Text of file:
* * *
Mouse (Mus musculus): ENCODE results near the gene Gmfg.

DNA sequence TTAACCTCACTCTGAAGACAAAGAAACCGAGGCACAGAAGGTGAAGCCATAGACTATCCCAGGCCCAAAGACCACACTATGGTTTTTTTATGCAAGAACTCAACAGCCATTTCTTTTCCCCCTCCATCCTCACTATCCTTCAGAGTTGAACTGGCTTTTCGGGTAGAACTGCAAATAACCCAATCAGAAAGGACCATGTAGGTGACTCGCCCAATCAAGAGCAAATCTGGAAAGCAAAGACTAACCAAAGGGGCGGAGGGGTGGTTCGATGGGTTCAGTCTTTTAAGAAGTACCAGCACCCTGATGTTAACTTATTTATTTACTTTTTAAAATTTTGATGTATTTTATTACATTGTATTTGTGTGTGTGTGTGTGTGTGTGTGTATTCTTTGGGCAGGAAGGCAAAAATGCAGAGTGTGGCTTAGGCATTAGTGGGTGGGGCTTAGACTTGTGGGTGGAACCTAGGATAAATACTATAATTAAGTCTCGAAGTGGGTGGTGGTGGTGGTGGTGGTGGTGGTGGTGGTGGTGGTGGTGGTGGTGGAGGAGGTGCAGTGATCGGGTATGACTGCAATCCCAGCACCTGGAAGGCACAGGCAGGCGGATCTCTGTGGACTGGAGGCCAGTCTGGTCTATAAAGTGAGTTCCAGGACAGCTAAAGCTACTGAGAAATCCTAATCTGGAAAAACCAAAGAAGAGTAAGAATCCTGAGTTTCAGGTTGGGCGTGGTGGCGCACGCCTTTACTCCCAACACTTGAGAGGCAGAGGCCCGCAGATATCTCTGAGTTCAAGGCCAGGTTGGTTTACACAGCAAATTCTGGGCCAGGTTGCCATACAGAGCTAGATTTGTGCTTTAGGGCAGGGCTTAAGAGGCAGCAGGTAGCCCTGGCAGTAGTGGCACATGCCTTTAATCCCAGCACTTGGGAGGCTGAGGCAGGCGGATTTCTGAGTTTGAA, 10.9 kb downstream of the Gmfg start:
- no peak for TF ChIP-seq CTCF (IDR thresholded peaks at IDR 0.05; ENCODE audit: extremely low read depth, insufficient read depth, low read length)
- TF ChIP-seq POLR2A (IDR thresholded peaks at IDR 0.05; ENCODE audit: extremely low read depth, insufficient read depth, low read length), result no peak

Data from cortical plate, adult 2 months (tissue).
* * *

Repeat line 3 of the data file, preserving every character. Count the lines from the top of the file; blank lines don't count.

- no peak for TF ChIP-seq CTCF (IDR thresholded peaks at IDR 0.05; ENCODE audit: extremely low read depth, insufficient read depth, low read length)